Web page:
25/11/19Global Issues 

PRESS RELEASE Drinking Water Directive: EU Council Failing to Empower Citizens

Brussels, 26 November 2018

The European Council is set to fail EU citizens by refusing to give people power to have vital information about their water supplies.

 

Despite water being essential and a Human Right, the Council is refusing to give citizens the possibility to compare different water services, assess their performance and be informed to make their own opinions. 

 

Measures to increase transparency about citizens’ water services were proposed in the revision of the Drinking Water Directive (DWD) last year. But last week (19 November), at the third trialogue meeting on the future DWD, it was clear the EU Council will block further empowerment of citizens through clear transparency obligations.

 

Indeed, so far the inter-institutional discussions showed that Europeans would only be able to access information related to water quality, but no other vital information about their water services. AquaFed genuinely fears such a negative outcome for EU citizens.

 

Neil Dhot, Executive Director, AquaFed, said: “We warmly welcome the introduction of higher ambitions on access to water for all Europeans, and a renewed directive to better protect public health.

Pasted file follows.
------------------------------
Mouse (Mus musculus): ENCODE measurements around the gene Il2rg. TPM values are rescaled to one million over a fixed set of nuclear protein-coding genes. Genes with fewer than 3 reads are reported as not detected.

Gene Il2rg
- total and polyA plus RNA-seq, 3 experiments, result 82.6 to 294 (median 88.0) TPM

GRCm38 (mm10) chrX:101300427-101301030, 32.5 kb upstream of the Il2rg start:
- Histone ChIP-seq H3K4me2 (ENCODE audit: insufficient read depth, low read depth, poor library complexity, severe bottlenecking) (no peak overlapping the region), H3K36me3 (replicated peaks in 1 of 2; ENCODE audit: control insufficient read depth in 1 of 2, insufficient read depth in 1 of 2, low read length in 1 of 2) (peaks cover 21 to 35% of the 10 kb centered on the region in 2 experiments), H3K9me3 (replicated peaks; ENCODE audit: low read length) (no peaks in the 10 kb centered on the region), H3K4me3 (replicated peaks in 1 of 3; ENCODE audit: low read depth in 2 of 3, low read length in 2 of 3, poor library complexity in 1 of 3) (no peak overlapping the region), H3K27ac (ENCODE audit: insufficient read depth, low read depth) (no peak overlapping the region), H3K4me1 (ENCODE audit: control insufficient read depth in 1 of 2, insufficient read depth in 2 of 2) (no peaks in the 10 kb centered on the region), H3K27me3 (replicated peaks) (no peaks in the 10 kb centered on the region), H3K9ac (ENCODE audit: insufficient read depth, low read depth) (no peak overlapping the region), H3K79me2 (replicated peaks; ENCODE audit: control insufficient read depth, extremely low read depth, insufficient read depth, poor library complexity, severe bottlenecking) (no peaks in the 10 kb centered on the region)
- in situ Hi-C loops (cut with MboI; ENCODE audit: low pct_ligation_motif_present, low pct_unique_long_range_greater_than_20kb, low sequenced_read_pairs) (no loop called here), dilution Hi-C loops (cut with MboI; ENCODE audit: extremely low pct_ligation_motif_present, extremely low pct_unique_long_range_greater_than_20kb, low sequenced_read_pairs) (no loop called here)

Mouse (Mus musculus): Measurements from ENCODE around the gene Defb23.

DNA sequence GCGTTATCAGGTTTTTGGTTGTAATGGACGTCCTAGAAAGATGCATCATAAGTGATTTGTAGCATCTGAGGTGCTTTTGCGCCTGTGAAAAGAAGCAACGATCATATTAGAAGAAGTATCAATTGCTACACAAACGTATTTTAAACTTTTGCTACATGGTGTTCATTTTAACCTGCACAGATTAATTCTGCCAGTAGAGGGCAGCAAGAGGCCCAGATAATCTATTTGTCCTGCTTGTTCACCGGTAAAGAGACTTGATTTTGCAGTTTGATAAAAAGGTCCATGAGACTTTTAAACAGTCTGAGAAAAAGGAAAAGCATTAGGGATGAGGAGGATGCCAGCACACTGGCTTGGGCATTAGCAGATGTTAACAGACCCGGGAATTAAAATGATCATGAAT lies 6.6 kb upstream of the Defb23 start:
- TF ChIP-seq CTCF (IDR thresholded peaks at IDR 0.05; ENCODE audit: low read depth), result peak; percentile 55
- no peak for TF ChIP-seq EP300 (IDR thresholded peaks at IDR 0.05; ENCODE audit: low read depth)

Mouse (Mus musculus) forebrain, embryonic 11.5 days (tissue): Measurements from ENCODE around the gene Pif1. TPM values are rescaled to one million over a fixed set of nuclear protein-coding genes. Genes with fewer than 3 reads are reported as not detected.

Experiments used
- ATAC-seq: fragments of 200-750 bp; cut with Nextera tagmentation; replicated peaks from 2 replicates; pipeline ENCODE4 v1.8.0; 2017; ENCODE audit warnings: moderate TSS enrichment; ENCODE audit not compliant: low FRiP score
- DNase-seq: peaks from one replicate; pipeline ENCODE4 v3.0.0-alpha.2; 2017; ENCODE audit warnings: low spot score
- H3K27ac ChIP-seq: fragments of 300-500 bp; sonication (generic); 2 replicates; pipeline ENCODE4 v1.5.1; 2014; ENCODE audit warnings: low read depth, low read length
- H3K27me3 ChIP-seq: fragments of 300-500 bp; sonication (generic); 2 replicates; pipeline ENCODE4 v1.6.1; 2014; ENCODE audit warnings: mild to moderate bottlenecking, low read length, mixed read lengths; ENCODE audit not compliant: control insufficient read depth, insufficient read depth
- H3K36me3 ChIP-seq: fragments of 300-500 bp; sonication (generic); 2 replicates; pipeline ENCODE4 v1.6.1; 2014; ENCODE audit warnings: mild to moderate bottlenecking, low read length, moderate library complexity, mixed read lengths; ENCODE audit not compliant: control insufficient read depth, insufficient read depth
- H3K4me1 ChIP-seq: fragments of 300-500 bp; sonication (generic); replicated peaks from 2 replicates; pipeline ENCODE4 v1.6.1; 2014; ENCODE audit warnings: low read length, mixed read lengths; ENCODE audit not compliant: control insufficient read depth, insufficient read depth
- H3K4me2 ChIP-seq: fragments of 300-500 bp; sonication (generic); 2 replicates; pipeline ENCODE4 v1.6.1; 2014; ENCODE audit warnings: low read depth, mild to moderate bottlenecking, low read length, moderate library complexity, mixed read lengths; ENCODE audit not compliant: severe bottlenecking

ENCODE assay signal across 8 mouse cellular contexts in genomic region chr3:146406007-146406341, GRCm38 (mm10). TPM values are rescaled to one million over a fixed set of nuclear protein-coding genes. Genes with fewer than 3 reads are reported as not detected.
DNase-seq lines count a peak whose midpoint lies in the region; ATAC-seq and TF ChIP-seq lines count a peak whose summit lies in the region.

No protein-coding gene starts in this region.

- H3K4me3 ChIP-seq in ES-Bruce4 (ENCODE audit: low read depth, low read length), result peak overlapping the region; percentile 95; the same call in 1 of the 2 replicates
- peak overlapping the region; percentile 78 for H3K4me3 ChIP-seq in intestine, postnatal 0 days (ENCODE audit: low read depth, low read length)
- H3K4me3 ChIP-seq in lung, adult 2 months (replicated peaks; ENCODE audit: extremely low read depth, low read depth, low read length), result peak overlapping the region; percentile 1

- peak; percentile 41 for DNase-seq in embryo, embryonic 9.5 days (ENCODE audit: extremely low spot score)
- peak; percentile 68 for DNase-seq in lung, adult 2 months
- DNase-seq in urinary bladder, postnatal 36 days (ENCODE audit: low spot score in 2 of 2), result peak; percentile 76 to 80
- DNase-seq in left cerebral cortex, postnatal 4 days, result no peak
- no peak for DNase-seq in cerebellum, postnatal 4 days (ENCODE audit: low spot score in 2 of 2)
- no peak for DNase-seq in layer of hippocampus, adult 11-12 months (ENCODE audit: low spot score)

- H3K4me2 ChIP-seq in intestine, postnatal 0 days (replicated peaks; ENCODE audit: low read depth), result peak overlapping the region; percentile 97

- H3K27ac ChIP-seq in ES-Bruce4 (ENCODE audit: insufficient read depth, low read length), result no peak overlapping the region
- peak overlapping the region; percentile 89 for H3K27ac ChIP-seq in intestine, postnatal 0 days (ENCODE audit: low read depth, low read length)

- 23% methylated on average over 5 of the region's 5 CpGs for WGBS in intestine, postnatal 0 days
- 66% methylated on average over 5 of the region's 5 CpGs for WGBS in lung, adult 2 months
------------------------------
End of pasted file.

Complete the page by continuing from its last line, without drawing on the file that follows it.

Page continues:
“But the EU Council looks set to fail to answer the demands of EU citizens for more transparent water management. There really has been a very loud and clear message from citizens and water sector organisations but the Council is doing the opposite.

 

“Private water operators believe citizens have the right to know how water resources are being locally managed and how well these services are being performed. A high level of transparency not only empowers citizens and creates a level playing field, but it also helps the public better understand the challenges at stake, especially in the context of climate change.

 

Last year, AquaFed proposed a basic set of water service indicators that could be uniform across the EU, to inform people to compare their services.

 

On 1 February 2018, the European Commission released a proposal to revise the 20-year-old Drinking Water Directive and introduced obligations for Member States to provide online information on important issues including the tariff structure, the volume consumed per household, the average consumption of households, statistics of consumer complaints, the leakage rate, the energy consumption, planned investments to modernise water infrastructure, and the water operator’s governance. 

 

All of these requirements would provide European citizens with highly valuable information about their local water supply and fully empowers them. The European Parliament approved, through a vote in plenary in October 2018, most of these requirements. However, there has been a strong opposition coming from the Council where some Member States attempt to weaken the Commission and Parliament’s ambition by imposing their veto on Article 14 and Annex IV.

 

March 14th 2015

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    Attached Ressources

    Media
    • Press release | 17/02/14 | AquaFed calls upon the EU to be more active in implementing the Human Right to Safe Drinking Water and Sanitation